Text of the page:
History Matters
December 15 to December 31, 2019

Showing our children that their past is prelude to their future

On December 16, 1773 the American colonists, already overwhelmed by British taxation and tyranny, defied them, boarded their ships, and dumped 342 chests of tea into Boston Harbor. The incident became known as the Boston Tea Party, and it foreshadowed the American Revolution.

For a better understanding about the sequence of events that culminated with the Revolutionary War, the Grateful American Book Prize recommends American Tempest: How the Boston Tea Party Sparked a Revolution by Harlow Giles Unger.

 

 

 

 

 

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On December 19, 1998, Bill Clinton became the second U.S. president to be impeached by the House of Representatives. He was charged with four offenses, but only two– lying under oath to a federal grand jury, and obstructing justice were approved.

Andrew Johnson had been the first to be impeached in 1868. A century later, President Richard Nixon was also confronted with it—in 1974–but he chose to resign.

For more information about the Clinton impeachment, and the process in general, the Grateful American Book Prize recommends Famous Trials – The Impeachment of Bill Clinton by Nathan Aaseng.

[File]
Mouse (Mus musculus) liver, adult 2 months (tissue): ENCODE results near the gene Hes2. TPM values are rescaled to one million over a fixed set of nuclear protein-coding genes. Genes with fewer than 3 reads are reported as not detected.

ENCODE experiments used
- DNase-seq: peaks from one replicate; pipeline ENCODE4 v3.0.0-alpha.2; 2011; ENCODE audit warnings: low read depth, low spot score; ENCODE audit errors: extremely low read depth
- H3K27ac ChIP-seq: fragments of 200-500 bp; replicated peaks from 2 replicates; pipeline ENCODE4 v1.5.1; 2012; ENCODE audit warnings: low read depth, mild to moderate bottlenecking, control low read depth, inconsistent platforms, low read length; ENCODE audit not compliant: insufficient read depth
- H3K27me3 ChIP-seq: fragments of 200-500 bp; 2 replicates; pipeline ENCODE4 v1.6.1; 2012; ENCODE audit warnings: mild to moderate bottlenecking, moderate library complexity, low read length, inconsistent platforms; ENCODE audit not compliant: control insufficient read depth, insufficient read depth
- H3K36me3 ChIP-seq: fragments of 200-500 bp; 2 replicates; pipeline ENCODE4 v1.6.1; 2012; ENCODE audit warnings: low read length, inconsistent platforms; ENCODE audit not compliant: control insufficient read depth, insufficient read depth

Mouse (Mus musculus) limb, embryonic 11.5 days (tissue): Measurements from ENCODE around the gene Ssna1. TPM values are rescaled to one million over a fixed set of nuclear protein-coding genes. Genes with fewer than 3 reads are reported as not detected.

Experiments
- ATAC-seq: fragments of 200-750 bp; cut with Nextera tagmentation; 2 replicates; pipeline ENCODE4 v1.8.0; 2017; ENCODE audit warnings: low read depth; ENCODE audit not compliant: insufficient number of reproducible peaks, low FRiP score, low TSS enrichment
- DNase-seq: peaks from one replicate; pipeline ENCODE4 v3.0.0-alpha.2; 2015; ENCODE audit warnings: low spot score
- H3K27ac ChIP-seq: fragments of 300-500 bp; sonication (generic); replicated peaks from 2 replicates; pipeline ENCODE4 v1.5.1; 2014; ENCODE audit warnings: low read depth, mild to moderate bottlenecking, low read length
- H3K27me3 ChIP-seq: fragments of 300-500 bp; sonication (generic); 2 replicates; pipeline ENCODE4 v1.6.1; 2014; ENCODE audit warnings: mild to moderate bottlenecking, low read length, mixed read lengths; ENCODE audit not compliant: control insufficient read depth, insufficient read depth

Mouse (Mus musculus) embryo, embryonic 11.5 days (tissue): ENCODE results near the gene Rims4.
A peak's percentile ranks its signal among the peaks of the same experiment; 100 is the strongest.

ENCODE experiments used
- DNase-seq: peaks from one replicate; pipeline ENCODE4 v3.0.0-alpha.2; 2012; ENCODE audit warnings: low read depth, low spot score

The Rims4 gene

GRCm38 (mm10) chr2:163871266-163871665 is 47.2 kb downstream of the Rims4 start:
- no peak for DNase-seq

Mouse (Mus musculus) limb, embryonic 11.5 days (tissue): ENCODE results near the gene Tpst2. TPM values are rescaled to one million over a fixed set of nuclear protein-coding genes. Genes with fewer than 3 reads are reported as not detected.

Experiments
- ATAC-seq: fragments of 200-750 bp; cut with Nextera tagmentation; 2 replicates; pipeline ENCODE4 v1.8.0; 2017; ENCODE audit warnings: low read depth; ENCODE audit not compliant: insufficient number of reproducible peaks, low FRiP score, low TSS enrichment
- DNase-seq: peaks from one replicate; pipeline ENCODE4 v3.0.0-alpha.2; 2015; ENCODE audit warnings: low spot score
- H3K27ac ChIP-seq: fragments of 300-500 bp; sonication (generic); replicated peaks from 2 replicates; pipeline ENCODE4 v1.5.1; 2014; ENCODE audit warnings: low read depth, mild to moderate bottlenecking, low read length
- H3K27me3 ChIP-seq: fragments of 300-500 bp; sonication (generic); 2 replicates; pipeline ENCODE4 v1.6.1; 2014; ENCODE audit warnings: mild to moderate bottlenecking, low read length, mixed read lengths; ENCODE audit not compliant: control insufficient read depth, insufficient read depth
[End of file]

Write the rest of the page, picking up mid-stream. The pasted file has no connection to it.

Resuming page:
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South Carolina seceded from the Union on December 20, 1860. Less than six months later, ten more pro-slavery southern states joined her, and morphed into the Confederate States of America, with a combined population of nine million; nearly half were slaves.

The Civil War was the bloodiest conflict in American history. The other side, or the Union, was comprised of 21 states, fighting against slavery– with a population of more than 20 million.

The War began April 12,1861 and ended April 9, 1865; approximately 620,000 soldiers perished.

It’s important to understand the reasons for secession. The Grateful American Book Prize suggests Secession: The Southern States Leave the Union by Judith Peacock.

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It was Christmas Day, 1776. George Washington’s revolutionary forces had been driven out of New York; suddenly, they were at turning point in the rebellion. Against all odds, Washington and his 2,400 troops crossed the icy Delaware River in a fleet of small boats, ambushed 1,500 Hessians [German mercenaries under the command of the British], and captured the remaining forces, in what became known as the Battle of Trenton. The future fifth president, James Monroe, and five of Washington’s troops were wounded.

The victory rekindled American morale and the rest is history. The Grateful American Book Prize recommends George Washington: The Crossing by Jack E. Levin and Mark R. Levin.

 

 


History Matters is a biweekly feature courtesy of The Grateful American Book Prize.

 

 

Published on December 12, 2019

Contact

Inquiries from authors, publishers and the media should be directed to:

John Grimaldi      917.846.8485